• Lt. Gen. Rhett Hernandez, USA (Ret.) (l), spoke with conference attendees about the importance of academic, industry and Army partnership for innovation in the cyber domain.
     Lt. Gen. Rhett Hernandez, USA (Ret.) (l), spoke with conference attendees about the importance of academic, industry and Army partnership for innovation in the cyber domain.

Making Innovation Relevant for Operational Success

May 19, 2016
By Beverly Mowery Cooper
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Through innovation, we must adjust the human-machine balance to increase operational effectiveness. This begins with investing in people and technology, said Lt. Gen. Rhett Hernandez, USA (Ret.) at the AFCEA International/George Mason University Critical Issues in C4I Symposium. Our service men and women have trust in each other, but they must have trust that we will provide the capabilities to keep them successful. Trust is the number one ingredient that will create or hinder innovation, he explained.

Gen. Hernandez is West Point Cyber Chair to the Army Cyber Institute and president of CyberLens LLC. He was the first commander of Army Cyber Command (ARCYBER).

“Everything I have looked in for many years has been through a cyber lens,” Gen. Hernandez said, setting the stage for his views. "Very little that is of importance today is not digitized," he added. In the past, we have taken our freedom to operate for granted, but cannot continue to do that, according to the general. “When you take freedom to operate for granted, you create a culture that is hard to operate in. The focus must be on operations and the mission."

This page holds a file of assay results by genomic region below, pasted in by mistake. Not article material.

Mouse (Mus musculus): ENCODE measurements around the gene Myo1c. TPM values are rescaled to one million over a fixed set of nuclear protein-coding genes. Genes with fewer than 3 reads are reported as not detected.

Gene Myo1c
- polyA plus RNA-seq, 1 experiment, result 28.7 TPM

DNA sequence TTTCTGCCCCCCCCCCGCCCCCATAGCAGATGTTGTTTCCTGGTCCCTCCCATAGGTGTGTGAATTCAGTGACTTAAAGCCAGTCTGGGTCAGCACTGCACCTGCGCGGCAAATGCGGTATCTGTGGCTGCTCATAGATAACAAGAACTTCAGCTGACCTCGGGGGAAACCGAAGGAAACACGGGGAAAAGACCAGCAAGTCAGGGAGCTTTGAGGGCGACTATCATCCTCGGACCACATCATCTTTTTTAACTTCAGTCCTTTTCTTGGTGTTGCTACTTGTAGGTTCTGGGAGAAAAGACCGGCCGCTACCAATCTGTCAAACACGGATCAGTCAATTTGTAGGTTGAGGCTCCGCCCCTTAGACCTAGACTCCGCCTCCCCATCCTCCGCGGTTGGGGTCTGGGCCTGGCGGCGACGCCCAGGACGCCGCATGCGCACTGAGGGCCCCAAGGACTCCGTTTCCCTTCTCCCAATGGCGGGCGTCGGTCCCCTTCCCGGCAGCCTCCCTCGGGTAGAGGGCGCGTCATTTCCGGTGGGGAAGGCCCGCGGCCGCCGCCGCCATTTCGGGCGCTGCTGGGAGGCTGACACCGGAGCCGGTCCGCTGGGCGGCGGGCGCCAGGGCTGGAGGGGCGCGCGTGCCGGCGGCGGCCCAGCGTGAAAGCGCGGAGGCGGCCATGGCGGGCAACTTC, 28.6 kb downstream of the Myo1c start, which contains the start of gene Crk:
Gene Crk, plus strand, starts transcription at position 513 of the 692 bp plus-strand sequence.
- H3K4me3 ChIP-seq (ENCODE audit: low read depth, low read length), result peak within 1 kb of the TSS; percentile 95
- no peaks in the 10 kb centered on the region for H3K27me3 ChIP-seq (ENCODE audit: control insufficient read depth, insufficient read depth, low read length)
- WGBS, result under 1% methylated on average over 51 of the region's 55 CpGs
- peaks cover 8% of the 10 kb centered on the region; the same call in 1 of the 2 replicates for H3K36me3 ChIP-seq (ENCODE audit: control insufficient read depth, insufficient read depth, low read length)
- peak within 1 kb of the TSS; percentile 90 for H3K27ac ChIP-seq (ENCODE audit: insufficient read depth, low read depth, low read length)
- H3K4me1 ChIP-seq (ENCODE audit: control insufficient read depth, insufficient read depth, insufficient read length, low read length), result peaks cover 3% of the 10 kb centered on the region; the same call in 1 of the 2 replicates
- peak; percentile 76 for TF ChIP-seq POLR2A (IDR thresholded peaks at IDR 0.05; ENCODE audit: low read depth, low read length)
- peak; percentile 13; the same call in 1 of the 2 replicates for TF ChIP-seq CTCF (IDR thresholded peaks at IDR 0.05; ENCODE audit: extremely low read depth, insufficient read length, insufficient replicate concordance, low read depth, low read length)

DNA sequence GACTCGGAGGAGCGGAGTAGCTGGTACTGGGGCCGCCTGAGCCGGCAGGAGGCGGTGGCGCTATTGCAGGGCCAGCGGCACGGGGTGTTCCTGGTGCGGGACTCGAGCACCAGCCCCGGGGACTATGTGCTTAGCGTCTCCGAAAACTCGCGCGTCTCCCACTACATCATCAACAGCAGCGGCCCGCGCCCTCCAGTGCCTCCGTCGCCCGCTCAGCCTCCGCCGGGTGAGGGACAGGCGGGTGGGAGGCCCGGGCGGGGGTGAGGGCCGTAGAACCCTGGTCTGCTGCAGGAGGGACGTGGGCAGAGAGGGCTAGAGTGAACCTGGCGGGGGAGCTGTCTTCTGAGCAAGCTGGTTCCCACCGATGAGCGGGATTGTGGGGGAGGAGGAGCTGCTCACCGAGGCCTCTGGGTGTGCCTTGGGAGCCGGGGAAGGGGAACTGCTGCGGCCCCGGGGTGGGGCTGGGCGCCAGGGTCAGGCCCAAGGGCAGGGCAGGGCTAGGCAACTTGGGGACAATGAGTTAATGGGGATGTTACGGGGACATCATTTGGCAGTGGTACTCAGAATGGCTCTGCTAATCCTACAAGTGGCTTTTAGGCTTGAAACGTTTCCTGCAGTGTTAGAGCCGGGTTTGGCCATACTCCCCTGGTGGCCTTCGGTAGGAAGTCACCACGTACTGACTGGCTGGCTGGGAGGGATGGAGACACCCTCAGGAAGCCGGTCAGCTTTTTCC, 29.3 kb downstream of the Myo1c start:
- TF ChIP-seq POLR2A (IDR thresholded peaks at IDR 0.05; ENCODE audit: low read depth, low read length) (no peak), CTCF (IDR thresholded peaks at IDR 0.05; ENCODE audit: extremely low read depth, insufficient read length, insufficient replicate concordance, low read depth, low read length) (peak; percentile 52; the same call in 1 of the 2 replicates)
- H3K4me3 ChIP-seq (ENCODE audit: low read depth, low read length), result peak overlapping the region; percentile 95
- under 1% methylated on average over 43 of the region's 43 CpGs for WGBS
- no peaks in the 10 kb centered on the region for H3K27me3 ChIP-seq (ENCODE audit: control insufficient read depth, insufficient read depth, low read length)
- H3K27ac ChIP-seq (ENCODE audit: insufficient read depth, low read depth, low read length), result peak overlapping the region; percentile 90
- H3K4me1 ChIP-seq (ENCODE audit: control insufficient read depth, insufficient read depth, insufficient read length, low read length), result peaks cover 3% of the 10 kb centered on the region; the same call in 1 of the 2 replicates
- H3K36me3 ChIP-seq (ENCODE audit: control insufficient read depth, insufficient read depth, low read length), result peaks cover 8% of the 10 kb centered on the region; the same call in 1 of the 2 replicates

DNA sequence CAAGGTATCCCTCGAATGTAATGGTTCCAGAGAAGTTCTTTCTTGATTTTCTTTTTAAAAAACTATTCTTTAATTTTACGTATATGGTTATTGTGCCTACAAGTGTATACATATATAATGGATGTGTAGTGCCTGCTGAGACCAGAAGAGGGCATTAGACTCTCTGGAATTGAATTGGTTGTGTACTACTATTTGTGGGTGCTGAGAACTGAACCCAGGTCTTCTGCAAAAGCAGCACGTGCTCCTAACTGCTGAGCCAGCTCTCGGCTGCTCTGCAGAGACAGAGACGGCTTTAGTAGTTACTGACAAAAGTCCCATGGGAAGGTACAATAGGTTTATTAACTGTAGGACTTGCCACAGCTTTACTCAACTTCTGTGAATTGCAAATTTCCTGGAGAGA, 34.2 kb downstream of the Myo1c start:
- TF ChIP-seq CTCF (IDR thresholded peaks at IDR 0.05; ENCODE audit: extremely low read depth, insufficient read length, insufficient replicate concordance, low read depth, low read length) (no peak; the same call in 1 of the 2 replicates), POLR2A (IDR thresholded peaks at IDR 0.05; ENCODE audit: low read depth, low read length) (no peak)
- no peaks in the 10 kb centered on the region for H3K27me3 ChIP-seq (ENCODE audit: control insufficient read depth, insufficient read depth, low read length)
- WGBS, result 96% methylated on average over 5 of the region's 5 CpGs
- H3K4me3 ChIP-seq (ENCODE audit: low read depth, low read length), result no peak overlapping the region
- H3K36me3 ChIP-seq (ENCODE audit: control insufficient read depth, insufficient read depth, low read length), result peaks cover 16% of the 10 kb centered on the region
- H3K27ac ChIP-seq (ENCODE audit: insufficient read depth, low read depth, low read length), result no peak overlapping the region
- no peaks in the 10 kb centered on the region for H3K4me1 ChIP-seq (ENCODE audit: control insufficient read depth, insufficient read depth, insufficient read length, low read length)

The physical and virtual worlds are converging. The cyberspace domain and information environment are converging. Think about the implications as we work our way through innovative approaches, he told the audience.

“Many people think the word cyber is short for cyberspace," Gen. Hernandez said. "I think cyber is a verb that means action. Cyber is the use of code to influence others or the code they use.” 

Today, cyberspace is principally driven by incident response, not prevention. “We have given up on stopping it. This is taking our freedom to operate for granted. We need to change that mindset to one where we know we are not going to stop it all, but we will invest in innovation to protect.” This will make the threat up its game, he explained. “The more expensive it is for the threat to obtain incremental benefits, the more the threat is reduced.”

Innovation needs to be relevant and critical to what we are doing, and it needs to get out before, not behind, the threat, he emphasized.

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